If you thought that the German automobile landscape- a game-changer for the rest of the world and a beacon of priceless landmarks for the country- was the only element stifled in a state of economic crisis, then think again.
Where it stands presently, it suffices to suggest that Germany’s forests are in a state of crisis as well!
But that said, one wonders and can’t help but ask what is Angela Merkel planning to do about it now that Germany’s forests are in a state of crisis? But first up, just a thought!
Spare a thought for a great nation that enterprisingly houses among the most vastly understated and if it must be said, underrated forest reserves of all time- the Black Forest?
A few hours back, a leading English media (print daily) highlighted the true plight of the crisis-plagued German forests by suggesting that Chancellor Angela Merkel has committed a huge sum of approximately €500m to revitalize the German forests.
But no amount of adjective-fuelled, passionate discourses meant toward attention-garnering can truly explain the length of Germany’s great bane- the fact that Germany’s forests are in a state of crisis- until and unless one truly examines the concern that’s staring Merkel-land right in the eye!
Here is a matter of fact.
Over the course of the past several years, a time where climate change has increasingly risen as becoming a dominant threat challenging the world from its position of relative obscurity, Germany’s been facing the wrath of nature in more ways than one can possibly stomach.
Several ecological disruptions and imbalances caused out of storms, droughts, and forest fires have collectively taken a grandiose toll on parts of the German forestland, an area that fundamentally stretches upto a gargantuan size of 11.4 million hectares.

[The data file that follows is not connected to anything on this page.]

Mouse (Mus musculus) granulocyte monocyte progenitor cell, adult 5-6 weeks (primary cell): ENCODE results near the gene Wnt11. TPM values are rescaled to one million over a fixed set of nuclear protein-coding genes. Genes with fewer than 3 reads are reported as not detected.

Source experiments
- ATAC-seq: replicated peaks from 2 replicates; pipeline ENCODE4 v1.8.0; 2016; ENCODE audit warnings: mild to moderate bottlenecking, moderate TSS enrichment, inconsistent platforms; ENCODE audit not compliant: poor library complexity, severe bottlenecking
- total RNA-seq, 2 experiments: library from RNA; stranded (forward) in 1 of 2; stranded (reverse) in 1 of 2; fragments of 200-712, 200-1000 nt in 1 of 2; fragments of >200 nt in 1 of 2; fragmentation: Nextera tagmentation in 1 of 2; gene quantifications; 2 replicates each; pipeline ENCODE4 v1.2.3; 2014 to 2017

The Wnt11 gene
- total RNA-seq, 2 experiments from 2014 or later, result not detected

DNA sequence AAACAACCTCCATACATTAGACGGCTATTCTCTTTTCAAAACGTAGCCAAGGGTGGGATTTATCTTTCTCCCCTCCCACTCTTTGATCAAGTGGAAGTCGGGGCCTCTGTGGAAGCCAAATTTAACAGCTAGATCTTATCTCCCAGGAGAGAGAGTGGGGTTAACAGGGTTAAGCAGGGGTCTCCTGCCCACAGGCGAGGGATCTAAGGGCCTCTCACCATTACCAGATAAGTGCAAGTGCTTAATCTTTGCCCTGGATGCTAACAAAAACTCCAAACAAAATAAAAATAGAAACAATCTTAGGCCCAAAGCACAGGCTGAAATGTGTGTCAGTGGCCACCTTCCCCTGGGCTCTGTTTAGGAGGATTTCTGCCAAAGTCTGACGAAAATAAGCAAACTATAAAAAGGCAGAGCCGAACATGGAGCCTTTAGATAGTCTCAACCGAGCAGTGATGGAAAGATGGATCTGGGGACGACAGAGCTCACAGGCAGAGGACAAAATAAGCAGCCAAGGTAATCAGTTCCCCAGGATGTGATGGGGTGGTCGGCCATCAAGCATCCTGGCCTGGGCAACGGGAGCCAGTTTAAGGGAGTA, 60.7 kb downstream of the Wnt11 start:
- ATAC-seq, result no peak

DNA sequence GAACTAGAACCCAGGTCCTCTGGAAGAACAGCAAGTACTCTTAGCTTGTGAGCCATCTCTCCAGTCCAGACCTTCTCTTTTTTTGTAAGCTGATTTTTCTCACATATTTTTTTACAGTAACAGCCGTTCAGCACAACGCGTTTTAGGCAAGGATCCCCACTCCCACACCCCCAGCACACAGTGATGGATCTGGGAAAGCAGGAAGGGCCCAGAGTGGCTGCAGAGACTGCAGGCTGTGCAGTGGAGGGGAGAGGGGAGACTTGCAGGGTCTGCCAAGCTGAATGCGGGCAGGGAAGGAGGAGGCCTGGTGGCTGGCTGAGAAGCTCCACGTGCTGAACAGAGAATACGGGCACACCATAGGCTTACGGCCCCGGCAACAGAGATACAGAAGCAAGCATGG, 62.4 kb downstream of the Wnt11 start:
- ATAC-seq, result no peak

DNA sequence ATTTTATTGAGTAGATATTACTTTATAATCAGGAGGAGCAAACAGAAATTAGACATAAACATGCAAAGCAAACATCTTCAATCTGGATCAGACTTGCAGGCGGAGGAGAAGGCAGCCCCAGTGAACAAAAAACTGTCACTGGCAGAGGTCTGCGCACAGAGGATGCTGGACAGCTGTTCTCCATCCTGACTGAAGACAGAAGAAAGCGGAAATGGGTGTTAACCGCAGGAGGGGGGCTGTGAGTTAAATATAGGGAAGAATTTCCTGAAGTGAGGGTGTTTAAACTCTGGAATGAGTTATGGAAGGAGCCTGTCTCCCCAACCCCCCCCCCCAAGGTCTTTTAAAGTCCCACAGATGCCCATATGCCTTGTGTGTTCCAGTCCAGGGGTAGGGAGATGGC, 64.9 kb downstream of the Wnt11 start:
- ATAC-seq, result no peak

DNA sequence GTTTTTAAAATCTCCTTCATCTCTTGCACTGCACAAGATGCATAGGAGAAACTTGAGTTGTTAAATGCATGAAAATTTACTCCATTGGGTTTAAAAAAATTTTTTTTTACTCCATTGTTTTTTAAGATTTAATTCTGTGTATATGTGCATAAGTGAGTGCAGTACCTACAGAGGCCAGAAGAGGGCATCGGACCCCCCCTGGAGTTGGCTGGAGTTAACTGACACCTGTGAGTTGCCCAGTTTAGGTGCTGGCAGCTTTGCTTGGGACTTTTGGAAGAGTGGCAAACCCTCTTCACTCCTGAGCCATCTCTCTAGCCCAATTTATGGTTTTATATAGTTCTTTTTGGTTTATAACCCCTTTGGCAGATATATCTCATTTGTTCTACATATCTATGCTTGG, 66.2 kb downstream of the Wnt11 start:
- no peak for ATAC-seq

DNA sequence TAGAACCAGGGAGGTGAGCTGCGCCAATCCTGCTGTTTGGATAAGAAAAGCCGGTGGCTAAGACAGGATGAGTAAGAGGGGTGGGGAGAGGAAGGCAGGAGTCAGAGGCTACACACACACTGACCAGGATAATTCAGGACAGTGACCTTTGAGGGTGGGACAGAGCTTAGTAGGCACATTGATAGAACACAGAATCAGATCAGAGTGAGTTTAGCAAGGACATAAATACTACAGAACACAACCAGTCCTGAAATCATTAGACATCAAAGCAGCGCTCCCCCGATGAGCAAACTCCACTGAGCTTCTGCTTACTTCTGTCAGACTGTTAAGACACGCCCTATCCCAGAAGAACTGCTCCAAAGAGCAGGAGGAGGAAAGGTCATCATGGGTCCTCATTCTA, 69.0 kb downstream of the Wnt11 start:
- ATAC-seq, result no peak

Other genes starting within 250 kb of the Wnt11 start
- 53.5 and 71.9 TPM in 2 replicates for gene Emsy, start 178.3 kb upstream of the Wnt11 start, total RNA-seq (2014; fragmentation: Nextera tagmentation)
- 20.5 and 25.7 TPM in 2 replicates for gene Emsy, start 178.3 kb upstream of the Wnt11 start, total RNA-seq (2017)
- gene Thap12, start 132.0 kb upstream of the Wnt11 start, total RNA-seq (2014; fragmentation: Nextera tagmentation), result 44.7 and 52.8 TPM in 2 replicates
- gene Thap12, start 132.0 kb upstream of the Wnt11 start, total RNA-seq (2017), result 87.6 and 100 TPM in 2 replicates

In fact, just why the forests play such a crucial role in defining Germany’s topology is the fact that nearly a third of the country is covered by its famous forest lands.
But things have worsened to a level where one could say that even a boisterously large sum of half a billion euros may not be enough to revitalize Germany’s forests!
It is believed that the total amount of forest damage that the country has incurred over the recent years is equivalent to the size of 250,000 football fields.
Did anyone see such a feisty dampener coming? In fact, so sudden and lengthy has been the state of German forest damage that a few hours back, an emergency meeting was called down in Berlin in order to take cognizance of the situation and suggest immediate relief measures.
In relation to the above, famous English (Print and Digital Daily) The Guardian happened to share some key-notes:
Every missing tree is a missing comrade-in-arms against climate change,” agriculture minister Julia Klöckner said ahead of the gathering of around 170 organisations representing both environmental groups and industry. “Whatever we don’t reforest today, our grandchildren will, of course, miss.”
In the face of the numerous challenges, Germany’s federal government has announced making available €547mover the next four years to remove dead trees and plant new ones, with state contributions boosting the emergency fund to €800m.
But if an average German thought that the swathe of funds promised to be allocated specifically toward the restoration or saving of the dying forests, then, well, think again!
It is believed that several representatives of the country’s influential forestry industry – that employ no less than some 720,000 people, almost as many as the car sector – have already warned the funds won’t be enough to replace the forest that has been lost.
Some of the useful measures that are being suggested immediately include making direct investments up to a massive sum of 2.3 billion euros- as suggested by umbrella organization AGDW as well as suggesting new measures such as bringing out a “new tax of industrial pollution.”
The pricelessness of Germany’s forests can be understood by a simple statement of truth that: the country’s forests currently compensate for 14 percent of the nation’s CO2 emissions. Not doing enough to save them would mean shooting oneself in a foot while the other is in a cast.
So it is worthwhile to say that not only are Germany’s forests in a state of crisis but the once splendidly lavish greens are crying for being rescued from the state of abject barrenness. Can Merkel save the situation before it worsens; we’ll have to wait and watch!